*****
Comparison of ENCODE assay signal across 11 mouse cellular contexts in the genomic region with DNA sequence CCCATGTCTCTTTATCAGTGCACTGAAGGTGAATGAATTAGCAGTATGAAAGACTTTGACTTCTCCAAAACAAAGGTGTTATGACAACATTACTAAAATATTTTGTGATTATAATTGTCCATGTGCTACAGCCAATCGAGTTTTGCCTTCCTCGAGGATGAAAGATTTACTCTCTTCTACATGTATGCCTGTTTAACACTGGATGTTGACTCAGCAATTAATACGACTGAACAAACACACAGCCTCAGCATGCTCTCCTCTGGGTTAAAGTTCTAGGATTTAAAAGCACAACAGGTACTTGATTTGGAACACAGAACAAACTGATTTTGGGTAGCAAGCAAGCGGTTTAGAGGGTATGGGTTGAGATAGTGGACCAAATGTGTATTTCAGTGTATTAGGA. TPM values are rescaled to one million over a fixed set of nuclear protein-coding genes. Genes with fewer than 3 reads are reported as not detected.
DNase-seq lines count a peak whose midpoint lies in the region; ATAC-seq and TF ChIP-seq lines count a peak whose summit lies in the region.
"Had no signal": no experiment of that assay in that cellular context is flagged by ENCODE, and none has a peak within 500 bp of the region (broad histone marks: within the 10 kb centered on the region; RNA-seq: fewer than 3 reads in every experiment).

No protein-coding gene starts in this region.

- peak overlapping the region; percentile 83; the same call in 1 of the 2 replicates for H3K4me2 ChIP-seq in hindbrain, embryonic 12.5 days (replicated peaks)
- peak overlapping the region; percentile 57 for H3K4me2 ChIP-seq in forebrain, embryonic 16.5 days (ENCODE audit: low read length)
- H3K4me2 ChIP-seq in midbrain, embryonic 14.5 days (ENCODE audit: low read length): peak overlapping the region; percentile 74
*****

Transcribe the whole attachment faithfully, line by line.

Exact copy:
Comparison of ENCODE assay signal across 11 mouse cellular contexts in the genomic region with DNA sequence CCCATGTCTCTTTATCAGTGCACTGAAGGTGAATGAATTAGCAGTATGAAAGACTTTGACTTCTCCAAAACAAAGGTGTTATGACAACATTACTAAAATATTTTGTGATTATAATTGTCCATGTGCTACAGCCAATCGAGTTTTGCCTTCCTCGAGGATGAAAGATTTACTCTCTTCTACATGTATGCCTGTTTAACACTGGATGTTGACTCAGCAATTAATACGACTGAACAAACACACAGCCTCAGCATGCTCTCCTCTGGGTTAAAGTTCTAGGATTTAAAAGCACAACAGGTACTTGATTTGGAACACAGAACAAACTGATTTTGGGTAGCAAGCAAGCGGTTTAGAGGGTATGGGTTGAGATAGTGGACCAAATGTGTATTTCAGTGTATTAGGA. TPM values are rescaled to one million over a fixed set of nuclear protein-coding genes. Genes with fewer than 3 reads are reported as not detected.
DNase-seq lines count a peak whose midpoint lies in the region; ATAC-seq and TF ChIP-seq lines count a peak whose summit lies in the region.
"Had no signal": no experiment of that assay in that cellular context is flagged by ENCODE, and none has a peak within 500 bp of the region (broad histone marks: within the 10 kb centered on the region; RNA-seq: fewer than 3 reads in every experiment).

No protein-coding gene starts in this region.

- peak overlapping the region; percentile 83; the same call in 1 of the 2 replicates for H3K4me2 ChIP-seq in hindbrain, embryonic 12.5 days (replicated peaks)
- peak overlapping the region; percentile 57 for H3K4me2 ChIP-seq in forebrain, embryonic 16.5 days (ENCODE audit: low read length)
- H3K4me2 ChIP-seq in midbrain, embryonic 14.5 days (ENCODE audit: low read length): peak overlapping the region; percentile 74